At the start of this year Maya Hayuk was in Melbourne with Kyle Ranson for Sugar Mountain festival. I've been a fan of Maya's work for a few years now, so of course I jumped at the chance to participate in a drawing workshop with these two artists. Fast track to late September when I arrived in Toronto and I was excited to stumble across her solo show at Cooper Cole Gallery, 1161 Dundas St West. (Click on the link for images of the work in the show).
The next artist I was excited to see showing in Toronto was Stefan Thompson at Robert Kananaj Gallery, 1267 Bloor Street West. Stefan is an artist from Ottawa whose work I've followed for about 4 or 5 years. This show was a group show entitled Nested Heartbeat, although a very large part of it was Stefan's work. The gallerist was kind enough to let me take a bunch of photos.
The show is on until November 3 and definitely worth checking out as the photos don't do it justice. I could have stayed for hours taking in all the layering and detail of this work and the installations.
The last show I saw before leaving Canada was Frida and Diego at the AGO Toronto. No photos of this one (although you were allowed to take your camera in, but not use it...)
This show was amazing. Frida Kahlo is, in my opinion one of the most inspiring female artists of all time. Struggling to deal with massive and life long injuries from a bus accident when she was still in her late teens, her pain, suffering and immobility led her to paint. Most of her works were self portraits in which she explored and expressed her feelings about her broken body as well as her relationship with Diego Rivera.
I first saw Diego's work in the flesh at the National Palace in Mexico City about ten years ago at which time I knew very little about the couple. Their story is quite amazing, I have just launched into Frida's biography by Hayden Herrera, but of course there is always the condensed version in Hollywood format if that's more your thing (Frida, released in 2002).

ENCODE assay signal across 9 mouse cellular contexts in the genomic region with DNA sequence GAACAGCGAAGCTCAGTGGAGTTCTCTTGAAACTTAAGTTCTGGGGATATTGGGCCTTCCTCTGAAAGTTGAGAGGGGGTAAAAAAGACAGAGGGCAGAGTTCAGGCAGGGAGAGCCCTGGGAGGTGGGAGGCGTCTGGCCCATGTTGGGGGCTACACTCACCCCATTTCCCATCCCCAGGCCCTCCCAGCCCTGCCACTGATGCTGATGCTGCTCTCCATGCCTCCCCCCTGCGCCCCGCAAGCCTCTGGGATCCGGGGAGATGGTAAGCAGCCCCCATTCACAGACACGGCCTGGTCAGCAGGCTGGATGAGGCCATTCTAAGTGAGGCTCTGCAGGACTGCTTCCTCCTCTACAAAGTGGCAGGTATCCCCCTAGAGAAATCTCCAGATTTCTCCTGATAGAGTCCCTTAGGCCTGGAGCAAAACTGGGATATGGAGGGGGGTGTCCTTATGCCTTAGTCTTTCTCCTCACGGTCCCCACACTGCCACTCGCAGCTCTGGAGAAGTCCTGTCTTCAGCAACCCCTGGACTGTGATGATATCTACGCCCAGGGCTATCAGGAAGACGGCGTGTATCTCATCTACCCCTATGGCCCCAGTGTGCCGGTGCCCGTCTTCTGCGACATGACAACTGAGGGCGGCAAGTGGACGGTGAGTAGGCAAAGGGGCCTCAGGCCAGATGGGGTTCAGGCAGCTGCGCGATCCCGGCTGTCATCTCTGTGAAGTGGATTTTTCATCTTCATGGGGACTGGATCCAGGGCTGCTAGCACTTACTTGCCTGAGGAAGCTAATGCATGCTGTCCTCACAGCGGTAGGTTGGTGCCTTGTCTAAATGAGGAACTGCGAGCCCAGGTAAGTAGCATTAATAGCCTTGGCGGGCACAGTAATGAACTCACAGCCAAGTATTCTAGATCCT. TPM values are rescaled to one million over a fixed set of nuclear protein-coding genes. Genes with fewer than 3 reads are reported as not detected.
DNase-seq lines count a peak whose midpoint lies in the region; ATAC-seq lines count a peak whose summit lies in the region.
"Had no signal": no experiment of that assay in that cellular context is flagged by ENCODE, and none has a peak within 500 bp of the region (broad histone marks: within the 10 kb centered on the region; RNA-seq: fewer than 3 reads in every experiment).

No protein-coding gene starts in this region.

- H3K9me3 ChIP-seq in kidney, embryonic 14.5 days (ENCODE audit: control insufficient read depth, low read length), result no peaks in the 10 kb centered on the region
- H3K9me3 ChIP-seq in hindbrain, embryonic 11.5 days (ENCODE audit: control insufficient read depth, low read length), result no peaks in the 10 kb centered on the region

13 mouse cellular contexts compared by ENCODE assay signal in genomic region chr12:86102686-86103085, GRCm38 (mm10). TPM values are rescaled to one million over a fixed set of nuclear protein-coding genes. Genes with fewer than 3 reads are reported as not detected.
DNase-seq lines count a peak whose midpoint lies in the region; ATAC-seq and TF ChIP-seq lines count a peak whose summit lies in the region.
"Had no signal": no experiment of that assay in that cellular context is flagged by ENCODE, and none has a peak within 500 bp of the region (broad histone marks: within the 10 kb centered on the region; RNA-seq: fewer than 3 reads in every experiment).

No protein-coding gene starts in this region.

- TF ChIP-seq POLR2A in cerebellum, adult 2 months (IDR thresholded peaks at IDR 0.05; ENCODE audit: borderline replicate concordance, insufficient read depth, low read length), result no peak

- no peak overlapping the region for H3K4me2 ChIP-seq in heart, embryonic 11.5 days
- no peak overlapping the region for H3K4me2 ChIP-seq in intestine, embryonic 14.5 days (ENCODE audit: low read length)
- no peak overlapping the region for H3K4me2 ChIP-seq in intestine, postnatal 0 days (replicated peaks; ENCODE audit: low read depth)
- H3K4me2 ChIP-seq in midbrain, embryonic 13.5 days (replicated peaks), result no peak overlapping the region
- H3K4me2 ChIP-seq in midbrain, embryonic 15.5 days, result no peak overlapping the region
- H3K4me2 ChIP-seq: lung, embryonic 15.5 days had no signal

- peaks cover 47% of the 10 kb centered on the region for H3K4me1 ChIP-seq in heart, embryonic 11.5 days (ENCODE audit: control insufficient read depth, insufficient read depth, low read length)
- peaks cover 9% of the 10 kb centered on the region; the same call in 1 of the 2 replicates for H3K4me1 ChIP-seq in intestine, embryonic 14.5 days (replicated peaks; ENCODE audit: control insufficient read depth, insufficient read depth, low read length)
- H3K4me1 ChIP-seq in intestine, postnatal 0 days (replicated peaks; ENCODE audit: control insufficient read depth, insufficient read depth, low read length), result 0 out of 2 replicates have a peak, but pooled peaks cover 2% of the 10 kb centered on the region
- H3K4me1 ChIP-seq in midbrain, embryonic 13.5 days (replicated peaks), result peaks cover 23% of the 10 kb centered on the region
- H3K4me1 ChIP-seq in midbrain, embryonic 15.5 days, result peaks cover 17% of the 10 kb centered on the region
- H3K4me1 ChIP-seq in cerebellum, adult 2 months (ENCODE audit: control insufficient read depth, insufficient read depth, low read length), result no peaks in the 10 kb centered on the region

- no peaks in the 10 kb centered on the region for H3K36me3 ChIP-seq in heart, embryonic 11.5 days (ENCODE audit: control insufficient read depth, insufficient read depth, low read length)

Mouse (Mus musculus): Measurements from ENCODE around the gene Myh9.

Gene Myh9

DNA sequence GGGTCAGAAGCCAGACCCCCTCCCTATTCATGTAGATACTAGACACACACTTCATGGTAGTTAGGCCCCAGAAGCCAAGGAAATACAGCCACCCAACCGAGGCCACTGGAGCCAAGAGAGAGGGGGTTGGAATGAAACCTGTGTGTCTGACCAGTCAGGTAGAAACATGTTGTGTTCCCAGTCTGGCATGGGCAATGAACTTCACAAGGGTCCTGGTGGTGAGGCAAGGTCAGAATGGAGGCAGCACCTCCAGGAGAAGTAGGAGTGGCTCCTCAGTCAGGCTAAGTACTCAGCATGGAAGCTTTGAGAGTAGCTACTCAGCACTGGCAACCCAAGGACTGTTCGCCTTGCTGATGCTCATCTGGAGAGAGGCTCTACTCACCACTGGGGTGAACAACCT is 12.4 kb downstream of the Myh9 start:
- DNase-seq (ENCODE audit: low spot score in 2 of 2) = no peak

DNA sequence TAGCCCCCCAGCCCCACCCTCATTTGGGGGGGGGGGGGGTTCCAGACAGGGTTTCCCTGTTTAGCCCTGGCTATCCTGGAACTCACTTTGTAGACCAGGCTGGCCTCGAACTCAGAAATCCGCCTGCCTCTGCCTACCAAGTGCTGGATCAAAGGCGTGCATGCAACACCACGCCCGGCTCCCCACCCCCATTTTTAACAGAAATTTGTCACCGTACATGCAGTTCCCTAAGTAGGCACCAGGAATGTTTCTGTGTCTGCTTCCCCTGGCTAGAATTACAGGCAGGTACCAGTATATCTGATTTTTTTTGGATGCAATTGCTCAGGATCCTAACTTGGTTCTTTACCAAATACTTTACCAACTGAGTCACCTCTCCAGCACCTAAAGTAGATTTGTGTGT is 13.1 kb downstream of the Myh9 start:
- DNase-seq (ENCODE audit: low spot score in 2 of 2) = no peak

Here are some of my favourites from the show.
This piece by Diego was actually in the form of a pencil sketch in the show. I love the stylised horse, slightly out of proportion and standing not quite like a horse would.
I think my favourite of Frida's self portraits. The colours in this one were perfectly complimentary and I love the stillness of her face while there is so much movement in the lines above and below.
Frida's body cast from one of her many operations to help mend her spine was for me, the second most moving piece in the show (at the end they had photos of Frida on her death bed, I may have shed a tear or two...) This body cast was displayed in a perspex case and I felt it really brought to the show so much of her energy - a combination of heavy determination and colourful vibrancy.
This is a good representation of this piece, the colours really struck me. I love the contrast between the subject's golden-white hair and her smooth caramel skin.
There were also lots of photos of Frida and Diego by some great photographers of the time such as Tina Modotti and this one above by Nickolas Muray.
I'm not sure who the photographer is, but this was my favourite photograph from the show and this image doesn't really do it justice. Amazingly soft light juxtaposed against Frida's strong gaze and pose.